Microsoft has partnered with high-end domestic appliance firm Miele to leverage its IoT technologies to create smarter home appliances. Coincidentally Fujitsu has just announced its collaboration with Microsoft to improve factory manufacturing processes through IoT innovation. Both announcements emanate from the Hannover Messe event which is on this week. The deployment of the Internet of Things (IoT) and Internet of Services (IoS) to create smart factories has been dubbed Industry 4.0.
Many people will know Miele makes a wide range of white goods and other household appliances but its Microsoft collaboration centres around oven cooking. Miele and Microsoft have developed a website where users select recipes. Once selected food preparation stages are downloaded to the user's smartphone or tablet and the matching program is loaded onto the oven through Microsoft Azure. The oven varies temperature, cooking time, humidity (by adding steam) and other factors to match the recipe to help cook your meal to perfection.
Perfect putenbraten is easy thanks to Microsoft and Miele
Caglayan Arkan, general manager, Worldwide Manufacturing and Resources at Microsoft, said that "This is just one example of how the Internet of Things and cloud technology are moving from enterprise experiences to personal experiences". The IoT implementation could go beyond cooking to include remote diagnostics and predictive maintenance of the oven.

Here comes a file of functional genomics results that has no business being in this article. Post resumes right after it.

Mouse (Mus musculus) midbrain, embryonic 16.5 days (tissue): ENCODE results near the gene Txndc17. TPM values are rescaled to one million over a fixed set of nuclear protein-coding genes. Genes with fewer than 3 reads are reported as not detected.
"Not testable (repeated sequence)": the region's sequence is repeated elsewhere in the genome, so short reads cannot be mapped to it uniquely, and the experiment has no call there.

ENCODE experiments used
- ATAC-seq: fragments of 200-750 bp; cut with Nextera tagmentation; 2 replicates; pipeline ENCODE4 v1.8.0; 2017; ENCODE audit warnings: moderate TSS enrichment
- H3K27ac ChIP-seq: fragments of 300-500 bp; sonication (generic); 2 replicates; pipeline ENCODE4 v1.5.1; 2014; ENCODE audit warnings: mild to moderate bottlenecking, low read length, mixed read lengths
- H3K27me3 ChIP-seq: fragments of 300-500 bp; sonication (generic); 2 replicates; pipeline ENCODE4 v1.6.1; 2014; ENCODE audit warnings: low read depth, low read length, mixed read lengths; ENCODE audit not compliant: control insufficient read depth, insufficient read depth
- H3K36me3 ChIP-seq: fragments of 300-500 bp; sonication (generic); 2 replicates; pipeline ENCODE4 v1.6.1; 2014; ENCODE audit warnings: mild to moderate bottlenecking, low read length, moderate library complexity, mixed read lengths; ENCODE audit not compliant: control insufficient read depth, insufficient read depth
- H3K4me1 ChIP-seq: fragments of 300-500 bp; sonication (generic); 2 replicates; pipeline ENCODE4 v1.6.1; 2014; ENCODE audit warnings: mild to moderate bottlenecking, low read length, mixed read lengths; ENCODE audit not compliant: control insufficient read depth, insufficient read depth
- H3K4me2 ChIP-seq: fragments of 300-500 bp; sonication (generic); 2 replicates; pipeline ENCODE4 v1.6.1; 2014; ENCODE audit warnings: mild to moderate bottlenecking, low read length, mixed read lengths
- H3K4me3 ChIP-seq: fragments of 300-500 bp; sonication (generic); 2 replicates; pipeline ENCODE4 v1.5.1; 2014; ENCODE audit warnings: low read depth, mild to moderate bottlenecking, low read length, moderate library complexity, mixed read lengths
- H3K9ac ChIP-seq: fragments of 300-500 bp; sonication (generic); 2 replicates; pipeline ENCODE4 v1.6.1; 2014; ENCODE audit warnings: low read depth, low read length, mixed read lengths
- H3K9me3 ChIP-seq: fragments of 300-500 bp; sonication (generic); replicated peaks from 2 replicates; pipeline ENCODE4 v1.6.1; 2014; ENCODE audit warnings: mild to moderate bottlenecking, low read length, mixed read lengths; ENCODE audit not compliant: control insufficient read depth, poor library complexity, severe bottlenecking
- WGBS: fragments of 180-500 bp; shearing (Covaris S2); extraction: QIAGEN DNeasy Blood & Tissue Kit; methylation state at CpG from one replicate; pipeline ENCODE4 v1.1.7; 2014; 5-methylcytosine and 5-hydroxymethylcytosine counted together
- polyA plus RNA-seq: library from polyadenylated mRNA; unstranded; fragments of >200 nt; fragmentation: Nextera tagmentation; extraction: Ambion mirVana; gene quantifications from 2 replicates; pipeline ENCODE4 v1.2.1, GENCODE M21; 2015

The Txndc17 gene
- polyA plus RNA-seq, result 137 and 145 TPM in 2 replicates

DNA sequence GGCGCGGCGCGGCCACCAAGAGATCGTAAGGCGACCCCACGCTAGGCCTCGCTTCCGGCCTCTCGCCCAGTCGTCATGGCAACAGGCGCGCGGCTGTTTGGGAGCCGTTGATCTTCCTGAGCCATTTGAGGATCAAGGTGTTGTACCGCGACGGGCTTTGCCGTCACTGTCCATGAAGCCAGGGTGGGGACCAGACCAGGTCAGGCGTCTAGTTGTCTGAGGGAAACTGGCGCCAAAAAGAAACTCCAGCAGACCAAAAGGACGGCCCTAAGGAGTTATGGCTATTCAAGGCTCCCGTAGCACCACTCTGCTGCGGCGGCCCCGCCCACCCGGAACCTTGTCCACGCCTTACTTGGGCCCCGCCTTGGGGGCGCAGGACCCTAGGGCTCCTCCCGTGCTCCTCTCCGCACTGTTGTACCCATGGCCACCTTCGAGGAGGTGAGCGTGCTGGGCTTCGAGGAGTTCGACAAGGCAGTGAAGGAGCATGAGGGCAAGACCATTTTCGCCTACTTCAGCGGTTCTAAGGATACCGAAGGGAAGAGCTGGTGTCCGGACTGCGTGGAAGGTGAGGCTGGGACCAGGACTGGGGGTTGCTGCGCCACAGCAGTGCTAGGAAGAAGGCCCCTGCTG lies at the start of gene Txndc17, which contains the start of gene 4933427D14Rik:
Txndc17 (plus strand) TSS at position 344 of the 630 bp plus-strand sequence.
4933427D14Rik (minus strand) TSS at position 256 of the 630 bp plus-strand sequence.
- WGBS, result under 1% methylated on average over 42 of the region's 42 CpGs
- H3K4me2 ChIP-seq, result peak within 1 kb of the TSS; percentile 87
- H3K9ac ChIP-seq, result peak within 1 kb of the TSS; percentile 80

Fujitsu's collaboration with Microsoft IoT and Azure comes from a different angle and aims to improve factory processes rather than direct customer experiences. Explaining the initiative Fujitsu says "Having recognized a solution was needed to optimize processing by both machines and humans, Fujitsu brought together its Eco-Management Dashboard, the IoT/M2M platform, Microsoft cloud services and Windows tablets in a way that could enable managers, engineers and scientists to improve product quality, streamline systems and enhance functionality while reducing costs".
The facility where Fujitsu is testing its IoT partnership with Microsoft is a mothballed semiconductor factory - unused due to unneeded capacity. Instead of making silicon chips the factory is now producing lettuce – based on the same quality management techniques employed to optimise its semiconductor manufacturing. It's a good test-bed for the IoT and M2m (machine to machine) and Microsoft mobile technology. The facility produces low potassium lettuce for kidney dialysis patients, and is transforming the perception of agriculture.